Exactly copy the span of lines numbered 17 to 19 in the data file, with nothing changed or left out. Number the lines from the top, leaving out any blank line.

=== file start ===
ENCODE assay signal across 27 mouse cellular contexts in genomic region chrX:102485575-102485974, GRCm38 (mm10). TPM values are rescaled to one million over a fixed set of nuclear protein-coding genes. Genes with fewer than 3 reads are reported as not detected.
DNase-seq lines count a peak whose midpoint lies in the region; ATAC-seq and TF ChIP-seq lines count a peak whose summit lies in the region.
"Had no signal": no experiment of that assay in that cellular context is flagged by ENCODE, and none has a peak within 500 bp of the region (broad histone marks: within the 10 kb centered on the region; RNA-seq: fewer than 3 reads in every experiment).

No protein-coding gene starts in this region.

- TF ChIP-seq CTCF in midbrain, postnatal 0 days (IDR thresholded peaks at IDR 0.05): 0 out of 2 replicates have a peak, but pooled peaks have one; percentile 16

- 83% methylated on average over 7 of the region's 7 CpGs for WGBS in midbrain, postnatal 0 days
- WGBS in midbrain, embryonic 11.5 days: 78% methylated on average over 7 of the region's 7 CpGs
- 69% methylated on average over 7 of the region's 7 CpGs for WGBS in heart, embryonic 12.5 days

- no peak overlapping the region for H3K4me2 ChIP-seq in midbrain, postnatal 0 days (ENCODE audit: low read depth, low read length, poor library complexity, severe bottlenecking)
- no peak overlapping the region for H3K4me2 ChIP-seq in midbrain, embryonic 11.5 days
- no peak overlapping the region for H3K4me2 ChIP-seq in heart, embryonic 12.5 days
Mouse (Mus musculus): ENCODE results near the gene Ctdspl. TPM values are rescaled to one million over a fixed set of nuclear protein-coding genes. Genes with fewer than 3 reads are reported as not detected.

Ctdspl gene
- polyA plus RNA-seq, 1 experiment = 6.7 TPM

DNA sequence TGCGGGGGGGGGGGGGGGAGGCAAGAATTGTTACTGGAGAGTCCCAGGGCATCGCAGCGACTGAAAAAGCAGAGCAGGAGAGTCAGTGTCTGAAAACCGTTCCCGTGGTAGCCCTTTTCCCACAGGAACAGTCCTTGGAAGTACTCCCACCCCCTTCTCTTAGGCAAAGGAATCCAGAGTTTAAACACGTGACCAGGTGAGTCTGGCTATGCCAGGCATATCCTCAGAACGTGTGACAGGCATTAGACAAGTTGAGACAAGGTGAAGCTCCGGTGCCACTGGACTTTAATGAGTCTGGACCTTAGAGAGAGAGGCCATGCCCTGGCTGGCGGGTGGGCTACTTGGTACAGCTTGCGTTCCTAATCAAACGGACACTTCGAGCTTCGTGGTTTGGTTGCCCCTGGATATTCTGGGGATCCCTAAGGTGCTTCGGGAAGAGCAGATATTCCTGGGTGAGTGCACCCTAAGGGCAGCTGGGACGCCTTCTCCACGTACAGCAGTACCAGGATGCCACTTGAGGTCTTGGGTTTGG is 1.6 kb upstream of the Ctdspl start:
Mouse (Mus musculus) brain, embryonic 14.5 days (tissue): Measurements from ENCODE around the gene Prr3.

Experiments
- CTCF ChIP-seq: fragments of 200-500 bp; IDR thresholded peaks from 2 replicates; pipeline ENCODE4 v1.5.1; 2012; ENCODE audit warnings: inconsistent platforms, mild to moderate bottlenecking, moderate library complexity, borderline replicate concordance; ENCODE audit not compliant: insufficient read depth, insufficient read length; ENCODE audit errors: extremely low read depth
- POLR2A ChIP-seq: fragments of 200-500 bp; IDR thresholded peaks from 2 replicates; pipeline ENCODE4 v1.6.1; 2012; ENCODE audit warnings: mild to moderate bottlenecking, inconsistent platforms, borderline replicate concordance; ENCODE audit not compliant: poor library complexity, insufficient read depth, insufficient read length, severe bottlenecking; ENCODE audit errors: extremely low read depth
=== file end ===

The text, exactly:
Experiments
- CTCF ChIP-seq: fragments of 200-500 bp; IDR thresholded peaks from 2 replicates; pipeline ENCODE4 v1.5.1; 2012; ENCODE audit warnings: inconsistent platforms, mild to moderate bottlenecking, moderate library complexity, borderline replicate concordance; ENCODE audit not compliant: insufficient read depth, insufficient read length; ENCODE audit errors: extremely low read depth
- POLR2A ChIP-seq: fragments of 200-500 bp; IDR thresholded peaks from 2 replicates; pipeline ENCODE4 v1.6.1; 2012; ENCODE audit warnings: mild to moderate bottlenecking, inconsistent platforms, borderline replicate concordance; ENCODE audit not compliant: poor library complexity, insufficient read depth, insufficient read length, severe bottlenecking; ENCODE audit errors: extremely low read depth